The invisible force that causes massive objects to pull other objects toward them is known as a gravitational pull.  When a professional athlete jumps into the air, the earth’s gravitational pull forces them back to the ground.  Early theologians developed the concept of dualism to help explain a similar pull between good and evil.  Dualism believes there are two independent powers behind everything that happens, one good and the other bad.  In Mere Christianity, C.S. Lewis states that the universe is the battlefield in which this endless war is fought.

But I say, walk habitually in the [Holy] Spirit [seek Him and be responsive to His guidance], and then you will certainly not carry out the desire of the [sinful nature [which responds impulsively without regard for God and His precepts], Galatians 5:16.

Prior to introducing the concept of the armor of God to the Ephesians, the apostle Paul describes the gravitational pull between good and evil.  Unlike dualism, these invisible forces are clearly defined.  In the right corner, the Holy Spirit is a guiding light, directing, prompting and urging souls to choose obedience in accordance with biblical law.  Meanwhile, the sinful nature opposes God’s Spirit, using impulses, lust and temporary pleasures to entice individuals to break God’s law.  Angels and demons fight for souls in the spiritual realm, pulling hearts and minds in different directions.

For the sinful nature has its desire which is opposed to the Spirit, and the [desire of the] Spirit opposes the sinful nature; for these [two, the sinful nature and the Spirit] are in direct opposition to each other [continually in conflict], so that you [as believers] do not [always] do whatever [good things] you want to do, Galatians 5:17.

One of the weapons the ruler of the air, Ephesians 2:2, uses is misinformation.  Going back to the Garden of Eden, Lucifer planted doubt within the mind of Eve by suggesting, “did God really say that?”  Replacing truth with justification and rationalization, the gravitational pull of sin is hard to resist, James 1:13-15.  Meanwhile, the Lord uses confession, James 5:16, pouring out grace and mercy upon willing participants to pull people back into fellowship with God.  In view of this wrestling match between good and evil, keep in step with the Holy Spirit so that your eternal destination will be secured, 1 John 5:13.

by Jay Mankus

When Fear Causes Your Dreams to Begin to Sink

When you are young, minds aren’t afraid to dream big.  Summit Ministries refers to this as BHAG’s, short for big hairy audacious goals.  Innocent minds don’t think of common obstacles that stand in the way of adults.  Rather, a child like faith exists which sets the stage for great things in the future.

But Jesus immediately said to them: “Take courage! It is I. Don’t be afraid.”  “Lord, if it’s you,” Peter replied, “tell me to come to you on the water.”  “Come,” he said. Then Peter got down out of the boat, walked on the water and came toward Jesus, Matthew 14:27-29.

Unfortunately, at some point in life, doubt creeps into confident individuals.  Such is the case of Peter, a bold disciple not afraid to take chances.  Thus, when Jesus asked him to join him on the water, Peter jumped at this opportunity.  Initially, Peter was defying gravity as he was actually walking on water just like Jesus.  Then, a gust of wind caught Peter by surprise.  This act of nature led to a chain of events as fear caused Peter to begin to sink into the middle of the lake.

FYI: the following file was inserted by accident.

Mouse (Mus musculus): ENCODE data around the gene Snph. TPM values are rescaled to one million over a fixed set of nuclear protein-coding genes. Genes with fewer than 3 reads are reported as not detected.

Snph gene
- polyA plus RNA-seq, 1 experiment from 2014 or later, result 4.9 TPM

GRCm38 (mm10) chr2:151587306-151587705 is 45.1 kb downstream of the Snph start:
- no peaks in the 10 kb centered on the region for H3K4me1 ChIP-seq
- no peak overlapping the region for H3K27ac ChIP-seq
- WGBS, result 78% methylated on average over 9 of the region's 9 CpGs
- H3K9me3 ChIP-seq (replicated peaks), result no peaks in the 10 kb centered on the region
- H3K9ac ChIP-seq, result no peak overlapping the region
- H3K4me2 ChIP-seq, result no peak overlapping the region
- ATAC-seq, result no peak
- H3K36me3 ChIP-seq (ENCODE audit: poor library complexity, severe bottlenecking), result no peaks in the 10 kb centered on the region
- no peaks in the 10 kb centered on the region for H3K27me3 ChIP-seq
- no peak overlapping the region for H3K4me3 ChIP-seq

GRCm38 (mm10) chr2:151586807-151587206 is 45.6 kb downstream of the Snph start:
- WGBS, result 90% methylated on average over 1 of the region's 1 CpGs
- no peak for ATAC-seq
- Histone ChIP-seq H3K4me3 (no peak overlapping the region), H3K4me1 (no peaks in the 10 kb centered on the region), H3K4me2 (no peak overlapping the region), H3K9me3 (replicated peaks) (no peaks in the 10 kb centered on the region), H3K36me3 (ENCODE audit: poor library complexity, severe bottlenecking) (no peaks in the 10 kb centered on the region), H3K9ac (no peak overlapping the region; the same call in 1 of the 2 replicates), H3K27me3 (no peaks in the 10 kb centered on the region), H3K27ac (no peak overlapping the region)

But when he saw the wind, he was afraid and, beginning to sink, cried out, “Lord, save me!”  Immediately Jesus reached out his hand and caught him. “You of little faith,” he said, “why did you doubt?” – Matthew 14:30-31

This story is symbolic of people who allow fear to interfere with accomplishing their dreams in life.  Determination, focus and vision enable individuals to get off to a good start in life.  Yet, at some point we take our eyes off of Jesus.  The moment this occurs people begin to think about the reasons why you can’t fulfills dreams and goals.  The next time this doubt creeps into your mind, shift your attention toward the power of God so that fear doesn’t cause your dreams to sink.

by Jay Mankus

When Your Mind Get’s in the Way

Depending upon how you were raised, parents give advice, guidance and warnings as you grow up.  Some of the common phrases of my generation were “think before you speak, open mouth insert foot” and simply “think.”  These words suggest that sometimes your mind gets in the way.

But the men who had gone with him said, “We can’t attack those people! They’re too strong for us!”  – Numbers 13:31

In the Old Testament, God had promised Israel a new land flowing with milk and honey.  Before entering this place, Moses sent out a team to explore this region.  Known as the 12 Spies, only two brought back a positive report.  The other ten were misled by minds gripped with fear.  This first glance underestimated the power of God as their minds got in the way.

 Caleb told the people to be quiet and listen to Moses. Caleb said, “Let’s go now and take possession of the land. We should be more than able to conquer it,” Numbers 13:30.

In the end, the voices of Caleb and Joshua were silenced by the majority.  However, if you want to overcome doubt, leaders must raise their voices to convince the feeble and weak.  The next time you hear a crowd minimizing the power of God, step out in faith to persuade the masses.  If you don’t the human mind will get in the way, leaving you outside of the blessings God has in store for you.

by Jay Mankus

 

 

 

 

Prepared for the Anointing?

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In the film Facing the Giants, the head football coach at Shiloh High accidently walks by a private meeting to oust him as coach.  Devastated by this revelation, a conversation with the janitor the next day changes his perspective.  This wise man recalls a parable of farmers waiting for rain to plant crops.  Only one man plowed his fields in expectation of God’s answer to prayers for water.  The janitor asked this coach at the end of his story, which one are you?